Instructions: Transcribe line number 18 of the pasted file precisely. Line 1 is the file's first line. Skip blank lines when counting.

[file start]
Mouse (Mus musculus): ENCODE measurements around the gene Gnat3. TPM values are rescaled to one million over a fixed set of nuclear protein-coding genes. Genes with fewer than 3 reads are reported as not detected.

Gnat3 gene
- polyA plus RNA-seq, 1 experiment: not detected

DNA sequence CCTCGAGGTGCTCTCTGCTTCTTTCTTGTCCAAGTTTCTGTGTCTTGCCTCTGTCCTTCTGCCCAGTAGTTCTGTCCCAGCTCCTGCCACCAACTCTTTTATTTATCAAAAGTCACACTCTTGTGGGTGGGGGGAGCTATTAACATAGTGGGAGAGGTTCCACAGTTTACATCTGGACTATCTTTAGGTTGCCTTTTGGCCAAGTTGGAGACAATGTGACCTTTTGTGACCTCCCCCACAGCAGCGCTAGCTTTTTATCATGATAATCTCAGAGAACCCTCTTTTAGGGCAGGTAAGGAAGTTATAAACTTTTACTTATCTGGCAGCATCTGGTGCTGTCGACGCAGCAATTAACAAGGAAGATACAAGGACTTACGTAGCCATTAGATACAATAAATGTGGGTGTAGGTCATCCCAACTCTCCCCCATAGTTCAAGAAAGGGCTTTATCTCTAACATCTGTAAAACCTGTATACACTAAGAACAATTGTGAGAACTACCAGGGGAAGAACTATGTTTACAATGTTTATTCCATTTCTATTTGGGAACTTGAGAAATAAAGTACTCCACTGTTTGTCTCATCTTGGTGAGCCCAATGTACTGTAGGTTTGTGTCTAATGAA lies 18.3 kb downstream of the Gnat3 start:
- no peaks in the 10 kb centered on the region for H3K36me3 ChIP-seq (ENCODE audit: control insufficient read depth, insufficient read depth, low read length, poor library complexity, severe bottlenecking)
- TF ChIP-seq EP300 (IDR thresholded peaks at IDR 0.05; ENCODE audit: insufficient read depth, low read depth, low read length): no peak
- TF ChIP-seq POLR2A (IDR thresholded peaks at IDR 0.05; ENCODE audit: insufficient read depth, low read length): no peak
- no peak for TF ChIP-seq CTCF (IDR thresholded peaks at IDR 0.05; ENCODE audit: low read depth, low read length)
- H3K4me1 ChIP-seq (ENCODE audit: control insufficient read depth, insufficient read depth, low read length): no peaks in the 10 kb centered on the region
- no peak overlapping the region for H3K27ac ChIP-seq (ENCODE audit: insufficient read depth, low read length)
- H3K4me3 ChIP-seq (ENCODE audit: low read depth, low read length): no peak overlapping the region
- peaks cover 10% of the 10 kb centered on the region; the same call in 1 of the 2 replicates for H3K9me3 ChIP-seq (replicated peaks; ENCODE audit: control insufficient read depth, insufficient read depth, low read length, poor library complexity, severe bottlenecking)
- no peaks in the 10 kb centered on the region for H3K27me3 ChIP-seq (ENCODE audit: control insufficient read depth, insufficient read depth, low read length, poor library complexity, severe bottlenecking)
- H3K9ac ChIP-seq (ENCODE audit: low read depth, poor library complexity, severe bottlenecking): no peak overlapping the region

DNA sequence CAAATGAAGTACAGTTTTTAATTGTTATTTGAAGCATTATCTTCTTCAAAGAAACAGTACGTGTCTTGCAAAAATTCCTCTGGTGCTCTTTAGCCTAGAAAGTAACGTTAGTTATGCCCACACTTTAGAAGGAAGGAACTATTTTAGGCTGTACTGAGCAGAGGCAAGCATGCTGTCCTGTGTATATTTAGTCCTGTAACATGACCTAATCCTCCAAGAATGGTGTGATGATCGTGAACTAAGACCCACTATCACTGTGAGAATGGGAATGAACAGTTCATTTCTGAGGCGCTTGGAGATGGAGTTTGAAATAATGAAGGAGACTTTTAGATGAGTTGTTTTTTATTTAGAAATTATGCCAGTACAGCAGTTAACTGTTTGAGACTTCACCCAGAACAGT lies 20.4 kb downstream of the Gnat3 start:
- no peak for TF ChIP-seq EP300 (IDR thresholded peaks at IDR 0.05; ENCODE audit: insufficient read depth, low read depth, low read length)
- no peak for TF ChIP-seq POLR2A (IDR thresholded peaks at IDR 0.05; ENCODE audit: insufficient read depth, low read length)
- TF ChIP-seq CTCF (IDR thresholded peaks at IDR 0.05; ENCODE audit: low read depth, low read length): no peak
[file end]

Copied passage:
- TF ChIP-seq CTCF (IDR thresholded peaks at IDR 0.05; ENCODE audit: low read depth, low read length): no peak